ORLANDO — In recent years, IBM has been making moves to make its Power computing platform much more mainstream than its previous roles with the OpenPower Foundation and support for Linux on Power. Now, it seems close to making solution based on Power much more accessible to a broader set of solution providers by partnering with distributors to deliver purpose-built custom configurations.
IBM executives at the company’s PartnerWorld conference here are referring to the program as Rapid Build, although they stress that name is not final. Under the plan, distributors will be able to offer custom stacks of hardware based on the Power processor architecture, paired with Linux and applications from ISVs to offer a “componentized set of possibilities,” according to Stefanie Chiras, vice president of Power Systems offering management for system of engagement infrastructures at IBM.
“We’re looking for true value-add solutions to come out of distribution. It lets them bring in their value proposition and leverage their expertise,” Chiras said.
Steve Sibley, vice president and business line executive at IBM handling Power systems of record, described the initiative as one that will “bring a grocery store of technologies” to distributors and allow them to package them together in new ways.
“It’s new for us, and a little bit new for our partners,” Sibley said.
Building custom solutions from hardware, software and services is not new territory for Avnet Technology Solutions, though. One of the distributors briefed on “Rapid Build” and on board with the initiative, the distributor has made a significant business out of such bundling efforts, ranging from reference architectures to pre-integrated data centre appliances that include everything from infrastructure to application.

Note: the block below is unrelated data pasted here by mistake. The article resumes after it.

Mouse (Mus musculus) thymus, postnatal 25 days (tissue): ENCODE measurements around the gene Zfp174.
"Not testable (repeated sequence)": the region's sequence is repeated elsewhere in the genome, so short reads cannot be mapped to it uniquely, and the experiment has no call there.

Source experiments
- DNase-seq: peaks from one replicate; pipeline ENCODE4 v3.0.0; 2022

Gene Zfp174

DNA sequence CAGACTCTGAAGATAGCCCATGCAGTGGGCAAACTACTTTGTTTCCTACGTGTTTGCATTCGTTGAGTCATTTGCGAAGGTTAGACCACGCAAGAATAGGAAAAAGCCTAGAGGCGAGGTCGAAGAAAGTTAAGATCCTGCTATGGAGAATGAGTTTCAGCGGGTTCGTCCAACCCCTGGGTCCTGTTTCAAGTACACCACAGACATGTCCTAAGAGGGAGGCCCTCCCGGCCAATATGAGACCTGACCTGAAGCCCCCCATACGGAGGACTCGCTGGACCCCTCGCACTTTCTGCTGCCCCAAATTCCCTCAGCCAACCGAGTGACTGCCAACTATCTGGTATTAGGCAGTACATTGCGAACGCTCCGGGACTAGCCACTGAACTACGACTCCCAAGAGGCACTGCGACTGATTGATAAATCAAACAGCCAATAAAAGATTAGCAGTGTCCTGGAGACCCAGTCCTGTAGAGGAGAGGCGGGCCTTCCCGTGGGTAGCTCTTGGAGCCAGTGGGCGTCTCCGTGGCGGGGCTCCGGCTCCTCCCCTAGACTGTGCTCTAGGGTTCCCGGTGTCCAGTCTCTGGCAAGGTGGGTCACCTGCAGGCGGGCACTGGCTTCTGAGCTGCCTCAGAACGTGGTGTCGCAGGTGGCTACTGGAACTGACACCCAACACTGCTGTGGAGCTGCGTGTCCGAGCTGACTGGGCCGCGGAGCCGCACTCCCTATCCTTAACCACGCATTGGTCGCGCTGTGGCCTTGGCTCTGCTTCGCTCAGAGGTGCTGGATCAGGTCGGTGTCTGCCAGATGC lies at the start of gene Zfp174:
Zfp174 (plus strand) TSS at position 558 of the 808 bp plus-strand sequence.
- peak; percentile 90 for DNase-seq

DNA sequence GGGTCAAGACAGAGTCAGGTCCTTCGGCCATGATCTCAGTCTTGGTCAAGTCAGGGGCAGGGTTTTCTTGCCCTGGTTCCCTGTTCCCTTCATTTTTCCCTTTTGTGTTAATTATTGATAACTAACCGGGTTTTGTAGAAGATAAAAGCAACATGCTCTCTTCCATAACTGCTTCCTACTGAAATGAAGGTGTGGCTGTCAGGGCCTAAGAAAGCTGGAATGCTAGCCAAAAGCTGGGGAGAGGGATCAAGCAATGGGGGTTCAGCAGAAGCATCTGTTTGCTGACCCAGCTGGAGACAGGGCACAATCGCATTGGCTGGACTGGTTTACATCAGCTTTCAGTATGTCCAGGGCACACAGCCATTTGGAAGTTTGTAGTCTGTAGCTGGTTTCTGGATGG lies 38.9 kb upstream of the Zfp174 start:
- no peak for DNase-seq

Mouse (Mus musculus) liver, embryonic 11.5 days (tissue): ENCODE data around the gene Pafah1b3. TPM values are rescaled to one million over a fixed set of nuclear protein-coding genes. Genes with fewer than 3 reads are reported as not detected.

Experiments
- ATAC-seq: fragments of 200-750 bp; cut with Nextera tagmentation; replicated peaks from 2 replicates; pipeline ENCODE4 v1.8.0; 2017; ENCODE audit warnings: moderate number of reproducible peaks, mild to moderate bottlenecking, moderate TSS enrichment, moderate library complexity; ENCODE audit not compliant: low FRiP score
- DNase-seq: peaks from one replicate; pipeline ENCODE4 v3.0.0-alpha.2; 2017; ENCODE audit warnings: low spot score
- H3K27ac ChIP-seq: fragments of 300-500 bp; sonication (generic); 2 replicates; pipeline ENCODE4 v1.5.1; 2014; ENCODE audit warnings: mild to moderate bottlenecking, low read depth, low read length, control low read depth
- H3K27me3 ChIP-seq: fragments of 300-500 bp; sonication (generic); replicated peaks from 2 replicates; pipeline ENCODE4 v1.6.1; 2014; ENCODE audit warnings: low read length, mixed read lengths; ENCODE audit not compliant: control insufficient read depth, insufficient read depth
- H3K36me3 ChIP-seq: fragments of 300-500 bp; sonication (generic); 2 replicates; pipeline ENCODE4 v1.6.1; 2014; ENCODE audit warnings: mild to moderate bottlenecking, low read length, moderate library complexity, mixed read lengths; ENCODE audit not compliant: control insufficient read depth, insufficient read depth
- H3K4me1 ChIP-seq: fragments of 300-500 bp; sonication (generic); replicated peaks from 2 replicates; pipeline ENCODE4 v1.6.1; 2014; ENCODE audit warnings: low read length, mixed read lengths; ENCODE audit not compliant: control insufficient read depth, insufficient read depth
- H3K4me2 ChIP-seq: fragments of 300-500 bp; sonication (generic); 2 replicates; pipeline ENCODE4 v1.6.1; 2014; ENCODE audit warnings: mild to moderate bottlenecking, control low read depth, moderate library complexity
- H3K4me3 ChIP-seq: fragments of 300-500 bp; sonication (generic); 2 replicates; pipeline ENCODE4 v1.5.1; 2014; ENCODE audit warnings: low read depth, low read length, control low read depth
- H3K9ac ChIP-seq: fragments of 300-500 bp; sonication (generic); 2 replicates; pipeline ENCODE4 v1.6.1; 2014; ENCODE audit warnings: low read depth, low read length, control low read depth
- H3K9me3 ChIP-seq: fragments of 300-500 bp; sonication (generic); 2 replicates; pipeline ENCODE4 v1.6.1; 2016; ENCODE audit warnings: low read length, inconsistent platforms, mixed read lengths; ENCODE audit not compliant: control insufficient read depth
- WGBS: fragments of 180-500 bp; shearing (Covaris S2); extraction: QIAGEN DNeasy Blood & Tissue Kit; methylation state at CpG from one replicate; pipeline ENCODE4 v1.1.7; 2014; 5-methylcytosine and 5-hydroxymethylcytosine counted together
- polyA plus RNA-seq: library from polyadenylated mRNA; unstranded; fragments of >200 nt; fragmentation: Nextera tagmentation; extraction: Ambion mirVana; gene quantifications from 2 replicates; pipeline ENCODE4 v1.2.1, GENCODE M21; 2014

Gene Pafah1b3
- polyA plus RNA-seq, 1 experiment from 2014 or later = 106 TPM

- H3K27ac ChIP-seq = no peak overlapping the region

“They want to leverage the capabilities of Avnet to deliver more complete solutions to market with key Linux ISVs,” said Mark Martin, vice president of IBM solutions at Avnet. “They’re interested in marrying us up and finding a way that’s more packaged and easier to consume.”
In the past, IBM has offered a similar pre-integrated approach with a select number of top applications, but by going with distribution to handle some of that work, Martin said IBM will able to offer more custom solutions for solution providers, and be more agile in response to changing demands with existing stacks.
Martin said the distributor is in talks with “six or eight of the top Linux ISVs” around the initiatives, and that most of them, if they end up working with the distributor on Rapid Build, will be new to distribution as organizations, if not new to the channel entirely. Thus, as well as the technical side of Rapid Build, Martin said the distributor will work with its new vendors to build channel capacity and offer channel enablement. Unsurprisingly, the initial offerings will largely focus on the data-centric applications that make the most sense on the Power platform.
“With programs like Rapid Build, we’re hoping to help [solution providers] do Power in more comfortable ways,” Chiras said.
IBM has not set a target launch date for Rapid Build (or whatever name the initative might ultimately take) as yet, but Avnet’s Martin suggested the distributor could be ready to go with custom packages based on Power as early as May, depending on whether the solutions offered ultimately take a looser (reference architecture) or tighter (appliance) form.
“Our job will do the logistic, the support, the channel enablement,” Martin said. “The opportunity is there, an the technology is there.”
But has the killer app been landed as of yet? Martin suggested the biggest opportunity for such a stack may be with SAP’s HANA in-memory database, but added that is not one of the vendors with which the distributor is close to a deal.
“Most of these will be new opportunities for us and for our business partners, through new relationships,” Martin said.